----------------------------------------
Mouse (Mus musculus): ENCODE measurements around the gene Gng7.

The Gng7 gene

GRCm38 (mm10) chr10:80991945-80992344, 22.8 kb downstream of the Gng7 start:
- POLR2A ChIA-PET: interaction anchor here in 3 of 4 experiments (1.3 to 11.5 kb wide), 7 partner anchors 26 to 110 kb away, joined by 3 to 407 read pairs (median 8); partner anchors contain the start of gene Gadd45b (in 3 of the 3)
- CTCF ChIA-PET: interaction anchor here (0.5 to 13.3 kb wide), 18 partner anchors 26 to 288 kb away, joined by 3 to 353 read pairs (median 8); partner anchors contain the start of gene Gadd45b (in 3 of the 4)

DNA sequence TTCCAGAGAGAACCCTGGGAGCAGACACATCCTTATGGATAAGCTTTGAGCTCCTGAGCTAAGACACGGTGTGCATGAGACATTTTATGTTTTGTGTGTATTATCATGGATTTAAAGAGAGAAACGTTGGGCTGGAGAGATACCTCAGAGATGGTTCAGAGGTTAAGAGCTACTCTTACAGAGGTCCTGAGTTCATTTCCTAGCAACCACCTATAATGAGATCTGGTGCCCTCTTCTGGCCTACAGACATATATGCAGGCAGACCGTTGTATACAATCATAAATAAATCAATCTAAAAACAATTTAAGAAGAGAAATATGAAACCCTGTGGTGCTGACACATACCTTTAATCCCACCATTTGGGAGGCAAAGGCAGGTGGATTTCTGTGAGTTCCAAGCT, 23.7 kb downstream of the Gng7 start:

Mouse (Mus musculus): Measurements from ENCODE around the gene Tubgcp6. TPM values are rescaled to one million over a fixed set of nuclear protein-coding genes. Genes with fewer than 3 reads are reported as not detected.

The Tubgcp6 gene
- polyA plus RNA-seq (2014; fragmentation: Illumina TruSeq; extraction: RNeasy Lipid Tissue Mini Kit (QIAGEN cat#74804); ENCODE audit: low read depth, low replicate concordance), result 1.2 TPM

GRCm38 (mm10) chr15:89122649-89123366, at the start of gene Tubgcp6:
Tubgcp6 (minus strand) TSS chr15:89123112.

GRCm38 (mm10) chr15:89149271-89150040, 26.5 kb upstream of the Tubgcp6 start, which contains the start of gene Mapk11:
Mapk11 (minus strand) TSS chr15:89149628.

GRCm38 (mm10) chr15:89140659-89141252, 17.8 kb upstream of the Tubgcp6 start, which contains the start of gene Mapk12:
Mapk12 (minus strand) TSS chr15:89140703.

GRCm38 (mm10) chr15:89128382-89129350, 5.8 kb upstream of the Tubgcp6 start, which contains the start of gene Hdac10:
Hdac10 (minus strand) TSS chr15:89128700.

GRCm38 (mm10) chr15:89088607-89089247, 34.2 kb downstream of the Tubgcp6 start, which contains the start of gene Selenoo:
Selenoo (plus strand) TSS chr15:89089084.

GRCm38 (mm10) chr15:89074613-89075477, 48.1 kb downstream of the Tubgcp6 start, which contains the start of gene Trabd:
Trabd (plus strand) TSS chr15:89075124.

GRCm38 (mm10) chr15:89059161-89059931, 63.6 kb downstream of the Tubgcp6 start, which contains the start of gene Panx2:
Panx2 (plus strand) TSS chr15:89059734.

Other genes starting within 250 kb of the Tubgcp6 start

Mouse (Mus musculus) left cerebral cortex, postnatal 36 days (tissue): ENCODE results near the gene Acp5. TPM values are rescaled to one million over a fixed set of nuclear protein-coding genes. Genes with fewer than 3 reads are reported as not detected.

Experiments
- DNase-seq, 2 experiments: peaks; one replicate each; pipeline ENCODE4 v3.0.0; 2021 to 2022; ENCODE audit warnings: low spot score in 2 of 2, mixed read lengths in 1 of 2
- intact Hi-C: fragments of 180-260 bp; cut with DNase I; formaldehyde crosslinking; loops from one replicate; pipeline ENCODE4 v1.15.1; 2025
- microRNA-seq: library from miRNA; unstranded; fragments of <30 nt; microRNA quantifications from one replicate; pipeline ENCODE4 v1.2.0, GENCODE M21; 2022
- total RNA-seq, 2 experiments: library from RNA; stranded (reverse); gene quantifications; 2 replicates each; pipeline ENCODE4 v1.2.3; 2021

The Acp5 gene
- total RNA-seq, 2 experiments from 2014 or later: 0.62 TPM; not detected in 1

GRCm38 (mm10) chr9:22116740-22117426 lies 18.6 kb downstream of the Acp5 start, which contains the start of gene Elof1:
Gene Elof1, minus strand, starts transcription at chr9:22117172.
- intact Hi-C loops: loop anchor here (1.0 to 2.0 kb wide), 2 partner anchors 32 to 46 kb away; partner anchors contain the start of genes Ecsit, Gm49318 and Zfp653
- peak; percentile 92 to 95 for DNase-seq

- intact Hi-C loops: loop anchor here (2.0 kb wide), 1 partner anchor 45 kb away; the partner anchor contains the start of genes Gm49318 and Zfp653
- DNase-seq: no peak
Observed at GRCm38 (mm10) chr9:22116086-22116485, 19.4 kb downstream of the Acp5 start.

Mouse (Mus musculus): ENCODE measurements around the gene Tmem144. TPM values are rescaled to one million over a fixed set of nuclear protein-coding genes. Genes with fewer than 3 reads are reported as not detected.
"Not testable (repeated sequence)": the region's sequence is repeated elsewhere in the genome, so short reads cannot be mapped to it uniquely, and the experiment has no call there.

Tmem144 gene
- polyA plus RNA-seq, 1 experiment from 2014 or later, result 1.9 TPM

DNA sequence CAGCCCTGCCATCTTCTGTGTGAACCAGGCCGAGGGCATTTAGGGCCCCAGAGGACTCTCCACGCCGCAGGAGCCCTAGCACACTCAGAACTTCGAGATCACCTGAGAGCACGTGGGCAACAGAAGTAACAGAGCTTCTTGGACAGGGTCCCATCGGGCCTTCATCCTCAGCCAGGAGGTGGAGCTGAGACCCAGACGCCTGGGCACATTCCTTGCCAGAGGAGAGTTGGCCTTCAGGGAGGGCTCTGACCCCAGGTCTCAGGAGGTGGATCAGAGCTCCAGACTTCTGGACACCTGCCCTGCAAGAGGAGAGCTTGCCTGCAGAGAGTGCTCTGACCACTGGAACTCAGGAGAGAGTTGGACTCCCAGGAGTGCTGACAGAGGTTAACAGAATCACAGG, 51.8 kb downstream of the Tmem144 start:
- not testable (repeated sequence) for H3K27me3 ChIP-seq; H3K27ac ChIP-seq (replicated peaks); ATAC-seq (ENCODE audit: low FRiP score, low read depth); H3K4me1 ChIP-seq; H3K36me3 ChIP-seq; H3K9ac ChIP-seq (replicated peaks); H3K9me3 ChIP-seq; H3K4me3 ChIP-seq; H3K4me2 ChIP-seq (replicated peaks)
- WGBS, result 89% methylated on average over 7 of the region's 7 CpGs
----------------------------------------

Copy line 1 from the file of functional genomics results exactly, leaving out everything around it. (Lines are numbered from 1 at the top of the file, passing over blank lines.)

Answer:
Mouse (Mus musculus): ENCODE measurements around the gene Gng7.